The Governor General's Literary Awards The Governor General's Literary Awards are one of the most prestigious prizes in Canada. It was created in 1937 by John Buchan, the Scottish author of the adventure novel The Thirty-Nine Steps, who later served as First Baron Tweedsmuir, the 15th Governor General of Canada. It is awarded annually in both French and English in the following categories: Fiction, nonfiction, poetry, drama, text in children's literature, illustration in children's literature, and translation.
The Montana New Zealand Book Awards The Montana New Zealand Book Awards are awarded annually to the literary works of citizens of New Zealand, created in 1996 by merging the two previously most prominent literary awards in New Zealand, namely the Montana Book Awards and the New Zealand Book Awards. Awarded works include fiction, poetry and nonfiction, in addition to the works selected by a readership-wide vote, or written by first-time authors.
El Premio Miguel de Cervantes El Premio Miguel de Cervantes (the Miguel de Cervantes Prize) is awarded yearly since 1975 to honor the lifetime achievement of an exceptional writer in the Spanish language. It is considered as most prestigious in that it is often regarded as the Nobel Prize in Literature in the Spanish language. It is named after Miguel de Cervantes, the author of Don Quixote. The first receiver of the award is Jorge Guillen y Alvarez, the famed Spanish poet working with avant-garde forms of poetry.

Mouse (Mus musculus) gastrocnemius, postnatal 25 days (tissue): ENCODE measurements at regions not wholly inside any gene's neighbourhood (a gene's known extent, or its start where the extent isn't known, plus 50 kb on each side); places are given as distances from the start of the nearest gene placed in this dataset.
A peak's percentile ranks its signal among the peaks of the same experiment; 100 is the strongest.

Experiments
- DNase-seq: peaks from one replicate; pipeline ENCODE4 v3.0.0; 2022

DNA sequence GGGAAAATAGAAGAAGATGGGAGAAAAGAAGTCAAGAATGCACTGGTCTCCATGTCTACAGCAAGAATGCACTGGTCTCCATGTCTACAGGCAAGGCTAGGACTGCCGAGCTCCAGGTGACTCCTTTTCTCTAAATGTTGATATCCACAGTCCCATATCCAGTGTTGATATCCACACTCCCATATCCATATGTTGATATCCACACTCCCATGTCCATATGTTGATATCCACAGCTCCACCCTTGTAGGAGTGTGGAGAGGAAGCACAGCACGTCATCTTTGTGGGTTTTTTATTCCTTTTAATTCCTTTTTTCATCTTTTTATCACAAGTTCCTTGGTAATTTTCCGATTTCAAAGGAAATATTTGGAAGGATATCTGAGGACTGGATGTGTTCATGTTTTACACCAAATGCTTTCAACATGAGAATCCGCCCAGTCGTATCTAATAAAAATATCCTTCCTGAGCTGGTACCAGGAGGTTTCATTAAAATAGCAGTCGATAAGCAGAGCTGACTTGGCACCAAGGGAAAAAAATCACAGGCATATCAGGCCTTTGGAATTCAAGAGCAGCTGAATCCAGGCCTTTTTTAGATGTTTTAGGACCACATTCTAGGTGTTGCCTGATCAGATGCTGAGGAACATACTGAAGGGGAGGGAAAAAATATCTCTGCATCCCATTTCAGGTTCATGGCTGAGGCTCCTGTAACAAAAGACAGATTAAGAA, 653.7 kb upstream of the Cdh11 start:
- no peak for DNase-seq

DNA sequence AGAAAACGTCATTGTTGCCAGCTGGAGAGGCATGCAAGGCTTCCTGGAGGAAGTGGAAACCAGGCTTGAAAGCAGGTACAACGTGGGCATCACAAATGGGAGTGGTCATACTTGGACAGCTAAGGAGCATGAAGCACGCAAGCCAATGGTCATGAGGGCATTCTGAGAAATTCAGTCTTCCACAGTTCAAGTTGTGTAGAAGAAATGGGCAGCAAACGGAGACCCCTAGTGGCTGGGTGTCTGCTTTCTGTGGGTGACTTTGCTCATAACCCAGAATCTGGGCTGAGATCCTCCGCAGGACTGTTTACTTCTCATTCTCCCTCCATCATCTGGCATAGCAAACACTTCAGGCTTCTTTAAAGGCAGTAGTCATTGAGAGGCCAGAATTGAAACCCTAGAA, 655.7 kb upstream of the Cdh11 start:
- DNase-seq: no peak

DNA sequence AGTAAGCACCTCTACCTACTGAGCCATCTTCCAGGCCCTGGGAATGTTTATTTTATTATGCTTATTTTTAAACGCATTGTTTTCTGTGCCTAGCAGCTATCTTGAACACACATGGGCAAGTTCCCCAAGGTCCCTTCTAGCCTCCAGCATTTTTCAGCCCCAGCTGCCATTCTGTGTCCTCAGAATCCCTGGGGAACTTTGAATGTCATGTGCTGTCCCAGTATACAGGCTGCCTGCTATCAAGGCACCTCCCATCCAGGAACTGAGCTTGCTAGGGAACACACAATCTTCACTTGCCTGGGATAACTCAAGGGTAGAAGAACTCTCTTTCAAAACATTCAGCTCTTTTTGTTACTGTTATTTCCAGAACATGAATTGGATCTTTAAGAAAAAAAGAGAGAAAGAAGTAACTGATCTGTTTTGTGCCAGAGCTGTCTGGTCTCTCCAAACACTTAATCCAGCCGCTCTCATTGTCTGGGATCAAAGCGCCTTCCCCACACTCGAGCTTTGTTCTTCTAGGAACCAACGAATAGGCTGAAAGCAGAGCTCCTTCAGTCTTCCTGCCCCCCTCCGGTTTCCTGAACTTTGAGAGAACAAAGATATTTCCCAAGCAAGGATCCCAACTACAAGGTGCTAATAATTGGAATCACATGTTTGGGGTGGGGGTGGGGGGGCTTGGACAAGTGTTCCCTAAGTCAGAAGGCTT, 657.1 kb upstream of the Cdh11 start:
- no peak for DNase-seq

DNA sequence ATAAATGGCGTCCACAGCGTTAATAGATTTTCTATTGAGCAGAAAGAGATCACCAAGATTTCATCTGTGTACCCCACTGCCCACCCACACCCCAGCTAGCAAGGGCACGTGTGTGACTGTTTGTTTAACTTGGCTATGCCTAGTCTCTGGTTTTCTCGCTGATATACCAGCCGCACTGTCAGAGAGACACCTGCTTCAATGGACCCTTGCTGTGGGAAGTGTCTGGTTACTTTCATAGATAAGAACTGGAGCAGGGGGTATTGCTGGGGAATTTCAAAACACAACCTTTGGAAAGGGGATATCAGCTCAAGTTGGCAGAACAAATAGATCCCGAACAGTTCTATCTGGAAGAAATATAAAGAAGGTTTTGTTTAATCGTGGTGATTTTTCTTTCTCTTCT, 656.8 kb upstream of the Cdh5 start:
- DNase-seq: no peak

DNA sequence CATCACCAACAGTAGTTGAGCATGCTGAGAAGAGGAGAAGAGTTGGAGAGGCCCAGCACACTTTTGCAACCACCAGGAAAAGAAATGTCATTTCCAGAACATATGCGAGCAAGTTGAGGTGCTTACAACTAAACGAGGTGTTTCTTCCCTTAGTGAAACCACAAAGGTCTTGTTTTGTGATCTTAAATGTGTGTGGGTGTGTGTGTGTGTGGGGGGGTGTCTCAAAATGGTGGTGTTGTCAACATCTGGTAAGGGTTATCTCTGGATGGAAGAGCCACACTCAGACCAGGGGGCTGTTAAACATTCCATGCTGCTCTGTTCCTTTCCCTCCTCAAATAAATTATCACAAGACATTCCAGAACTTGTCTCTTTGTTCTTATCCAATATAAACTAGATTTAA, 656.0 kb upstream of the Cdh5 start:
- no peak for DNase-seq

The Boston Globe-Horn Book Awards The Boston Globe-Horn Book Awards were first presented by The Boston Globe and Horn Book Magazine in 1967. The awards are among the most prestigious honors in the United States in the field of children's and young adult literature. Awards are given in the following categories: Picture books, fiction and poetry, and nonfiction. In addition, two Honor Books are also selected by the committee panel in each category. Awarded works must be published in the United States, although they may be written or illustrated by citizens of any country.
The Booktrust Early Years Awards The Booktrust Early Years Awards (formerly the Sainsbury's Baby Book Award, established in 1999) were set up in 2003 to celebrate, publicize and reward the exciting range of books being published today for babies, toddlers and pre-school children. The administration of the prize is supported by the national Bookstart program and The Unwin Charitable Trust in the United Kingdom, along with enthusiastic writers, publishers, teaches, parents and libraries.